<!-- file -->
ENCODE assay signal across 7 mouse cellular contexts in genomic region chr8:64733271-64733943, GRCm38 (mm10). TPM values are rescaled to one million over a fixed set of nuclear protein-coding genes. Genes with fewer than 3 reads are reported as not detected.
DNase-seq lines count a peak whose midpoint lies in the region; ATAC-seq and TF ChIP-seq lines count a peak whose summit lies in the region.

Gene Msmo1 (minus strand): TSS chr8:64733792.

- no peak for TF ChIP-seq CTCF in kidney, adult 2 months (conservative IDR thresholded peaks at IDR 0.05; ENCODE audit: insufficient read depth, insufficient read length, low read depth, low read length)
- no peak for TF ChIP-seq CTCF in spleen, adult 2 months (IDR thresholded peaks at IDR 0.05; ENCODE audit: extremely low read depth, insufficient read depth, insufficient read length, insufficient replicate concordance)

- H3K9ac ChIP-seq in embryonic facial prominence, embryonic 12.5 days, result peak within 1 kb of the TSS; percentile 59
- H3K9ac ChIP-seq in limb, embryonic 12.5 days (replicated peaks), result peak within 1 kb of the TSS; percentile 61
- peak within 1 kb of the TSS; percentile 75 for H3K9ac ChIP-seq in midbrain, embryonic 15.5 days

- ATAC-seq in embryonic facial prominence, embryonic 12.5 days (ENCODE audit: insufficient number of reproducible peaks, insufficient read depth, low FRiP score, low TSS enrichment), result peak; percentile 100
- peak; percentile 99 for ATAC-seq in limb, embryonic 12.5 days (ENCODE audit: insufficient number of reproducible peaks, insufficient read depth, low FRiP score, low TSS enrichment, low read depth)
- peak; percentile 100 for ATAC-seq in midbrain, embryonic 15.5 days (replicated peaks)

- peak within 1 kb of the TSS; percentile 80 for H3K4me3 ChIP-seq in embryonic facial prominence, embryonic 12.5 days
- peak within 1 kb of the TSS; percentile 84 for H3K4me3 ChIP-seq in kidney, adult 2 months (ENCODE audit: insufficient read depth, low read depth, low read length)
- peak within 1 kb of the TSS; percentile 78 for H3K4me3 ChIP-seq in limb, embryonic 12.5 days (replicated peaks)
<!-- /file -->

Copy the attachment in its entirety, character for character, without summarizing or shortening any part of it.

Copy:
ENCODE assay signal across 7 mouse cellular contexts in genomic region chr8:64733271-64733943, GRCm38 (mm10). TPM values are rescaled to one million over a fixed set of nuclear protein-coding genes. Genes with fewer than 3 reads are reported as not detected.
DNase-seq lines count a peak whose midpoint lies in the region; ATAC-seq and TF ChIP-seq lines count a peak whose summit lies in the region.

Gene Msmo1 (minus strand): TSS chr8:64733792.

- no peak for TF ChIP-seq CTCF in kidney, adult 2 months (conservative IDR thresholded peaks at IDR 0.05; ENCODE audit: insufficient read depth, insufficient read length, low read depth, low read length)
- no peak for TF ChIP-seq CTCF in spleen, adult 2 months (IDR thresholded peaks at IDR 0.05; ENCODE audit: extremely low read depth, insufficient read depth, insufficient read length, insufficient replicate concordance)

- H3K9ac ChIP-seq in embryonic facial prominence, embryonic 12.5 days, result peak within 1 kb of the TSS; percentile 59
- H3K9ac ChIP-seq in limb, embryonic 12.5 days (replicated peaks), result peak within 1 kb of the TSS; percentile 61
- peak within 1 kb of the TSS; percentile 75 for H3K9ac ChIP-seq in midbrain, embryonic 15.5 days

- ATAC-seq in embryonic facial prominence, embryonic 12.5 days (ENCODE audit: insufficient number of reproducible peaks, insufficient read depth, low FRiP score, low TSS enrichment), result peak; percentile 100
- peak; percentile 99 for ATAC-seq in limb, embryonic 12.5 days (ENCODE audit: insufficient number of reproducible peaks, insufficient read depth, low FRiP score, low TSS enrichment, low read depth)
- peak; percentile 100 for ATAC-seq in midbrain, embryonic 15.5 days (replicated peaks)

- peak within 1 kb of the TSS; percentile 80 for H3K4me3 ChIP-seq in embryonic facial prominence, embryonic 12.5 days
- peak within 1 kb of the TSS; percentile 84 for H3K4me3 ChIP-seq in kidney, adult 2 months (ENCODE audit: insufficient read depth, low read depth, low read length)
- peak within 1 kb of the TSS; percentile 78 for H3K4me3 ChIP-seq in limb, embryonic 12.5 days (replicated peaks)